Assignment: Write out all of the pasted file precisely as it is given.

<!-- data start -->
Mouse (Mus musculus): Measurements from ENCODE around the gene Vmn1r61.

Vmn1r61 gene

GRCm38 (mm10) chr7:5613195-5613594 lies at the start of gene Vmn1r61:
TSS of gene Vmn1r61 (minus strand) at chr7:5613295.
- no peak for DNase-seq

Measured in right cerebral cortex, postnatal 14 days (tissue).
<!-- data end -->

Mouse (Mus musculus): Measurements from ENCODE around the gene Vmn1r61.

Vmn1r61 gene

GRCm38 (mm10) chr7:5613195-5613594 lies at the start of gene Vmn1r61:
TSS of gene Vmn1r61 (minus strand) at chr7:5613295.
- no peak for DNase-seq

Measured in right cerebral cortex, postnatal 14 days (tissue).